They become restless and start moving south through the Keekorok (Masai Mara) and Lobo (Serengeti) Valleys en-route to the plains.

The herds are normally in the highlands, acacia woodland around Lobo in Tanzania. They arrive on the long plains of the Serengeti around Seronera at the end of November and stay in this area for about a month before dispersing onto the vast plains that form the medium and short grass areas of the Serengeti ecosystem.

The herds are in Seronera area (central Serengeti) and the long grassy plains.

The cycle repeats itself.


A tiny game sanctuary, it actually lies within the legal boundaries of the frontier township of Maralal. On the cedar clad hillside and in the acacia scrubland below, there is a profusion of residents’ game with buffalo, zebra, and impala living in harmony. Seasonally, elephant descend from forested slopes to the north. Leopards are baited in a small forest not far from lodge and can be seen in safety from a specially constructed blind. To reach Maralal, one has to journey through wild countryside across this arid northern section of Kenya until, as the mount is reached; one has breathtaking views of wild lunar landscapes all around.

Samburu and Buffalo Springs National Reserves

These two adjoining reserves are situated in the arid and rugged part of the country, north of Mount Kenya and the equator. Both are watered by river Uaso Nyiro which apart from supporting life in this dry area, is home to an impressive population of Crocodiles, usually seen sunning themselves on the banks.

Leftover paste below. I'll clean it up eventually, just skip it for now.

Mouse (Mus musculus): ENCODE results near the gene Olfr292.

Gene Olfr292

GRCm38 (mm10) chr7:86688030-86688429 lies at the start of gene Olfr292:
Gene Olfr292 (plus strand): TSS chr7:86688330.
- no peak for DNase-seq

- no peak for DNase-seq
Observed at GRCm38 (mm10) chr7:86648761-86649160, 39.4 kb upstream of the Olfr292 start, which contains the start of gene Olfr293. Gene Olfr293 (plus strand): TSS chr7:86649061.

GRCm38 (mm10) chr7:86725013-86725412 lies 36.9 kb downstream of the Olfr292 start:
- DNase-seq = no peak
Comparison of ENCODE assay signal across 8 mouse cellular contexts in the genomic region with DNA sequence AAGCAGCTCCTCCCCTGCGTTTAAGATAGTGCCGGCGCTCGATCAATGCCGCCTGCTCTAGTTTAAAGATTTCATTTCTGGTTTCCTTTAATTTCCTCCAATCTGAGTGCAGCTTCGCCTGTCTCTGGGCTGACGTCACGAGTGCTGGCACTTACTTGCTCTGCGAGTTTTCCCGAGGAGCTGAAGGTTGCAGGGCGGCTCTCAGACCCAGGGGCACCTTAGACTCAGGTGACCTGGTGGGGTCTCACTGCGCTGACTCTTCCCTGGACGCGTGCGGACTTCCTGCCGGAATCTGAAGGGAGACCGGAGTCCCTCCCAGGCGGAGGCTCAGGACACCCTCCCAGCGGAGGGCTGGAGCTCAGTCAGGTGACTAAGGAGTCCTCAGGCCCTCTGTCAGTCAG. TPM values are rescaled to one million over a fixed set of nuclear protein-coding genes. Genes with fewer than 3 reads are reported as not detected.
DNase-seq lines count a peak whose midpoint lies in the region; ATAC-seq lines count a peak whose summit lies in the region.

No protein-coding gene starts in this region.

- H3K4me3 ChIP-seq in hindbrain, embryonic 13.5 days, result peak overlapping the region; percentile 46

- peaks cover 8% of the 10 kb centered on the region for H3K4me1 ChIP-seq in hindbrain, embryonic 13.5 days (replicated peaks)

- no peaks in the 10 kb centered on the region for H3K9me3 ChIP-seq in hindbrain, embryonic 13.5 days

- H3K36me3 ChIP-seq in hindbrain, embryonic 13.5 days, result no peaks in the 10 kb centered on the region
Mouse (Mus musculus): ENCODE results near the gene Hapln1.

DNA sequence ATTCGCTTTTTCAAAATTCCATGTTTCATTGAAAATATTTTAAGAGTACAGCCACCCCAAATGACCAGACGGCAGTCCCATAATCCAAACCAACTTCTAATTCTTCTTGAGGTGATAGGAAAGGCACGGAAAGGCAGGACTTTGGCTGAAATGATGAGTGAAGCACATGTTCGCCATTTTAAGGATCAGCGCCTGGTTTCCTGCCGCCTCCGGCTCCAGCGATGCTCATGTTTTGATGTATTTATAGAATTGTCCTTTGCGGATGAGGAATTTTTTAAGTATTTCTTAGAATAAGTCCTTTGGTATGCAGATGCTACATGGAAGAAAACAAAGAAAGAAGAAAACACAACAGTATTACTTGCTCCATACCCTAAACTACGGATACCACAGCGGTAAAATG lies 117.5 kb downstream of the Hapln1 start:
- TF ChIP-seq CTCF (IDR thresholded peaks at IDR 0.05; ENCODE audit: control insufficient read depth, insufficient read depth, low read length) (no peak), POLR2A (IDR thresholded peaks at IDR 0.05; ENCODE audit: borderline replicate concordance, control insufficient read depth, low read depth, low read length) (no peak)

Along the riverbed the rare Doum Palms dot the otherwise scrubby, dry landscape adding to the beauty of the scenery. Rolling hills form a stunning backdrop to the landscape making this a photographer’s paradise. There are rare species of animals found only in this region and these are the reticulated Giraffe, the Somali Ostrich and the Grevy’s Zebra.

Other game include Elephant, Buffalo, Impala, Gazelle, the long necked Gerenuk, the beautiful Kudu, Dik Dik, Lion, Cheetah, Leopard and Oryx. It was in Samburu national reserve that a Lioness adopted an Oryx baby three times protecting it from other predators and seemingly affording it motherly love. Scientists have since been investigating this strange and abnormal behavior by the beast. Birdlife in this area is prolific. Over 300 species have been identified.

Shaba National Reserve

This reserve is adjacent to the Buffalo Springs National Reserve and is where the late Joy Adamson wrote her books on the rehabilitation of a leopard. The reserve’s northern border is marked by the wide sauntering flow of the Ewaso Nyiro on its way to disappear in the Lorian swamp. This jewel in the dry rocky part of northern Kenya is a worthy introduction indeed to a safari in Kenya.

Over 100 species of colorful birds can easily be encountered in a days viewing.

The river, with its pools and streams of fresh water, literally attracts thousands of sand grouse and doves together with a galaxy of smaller birds.

There are rare species of animals found only in this region and these are the reticulated Giraffe, the Somali Ostrich and the Grevy’s Zebra.

Other game include Elephant, Buffalo, Impala, Gazelle, the long necked Gerenuk, the beautiful Kudu, Dik Dik, Lion, Cheetah, Leopard and Oryx. The landscape is beautiful and full of eye-catching scenery.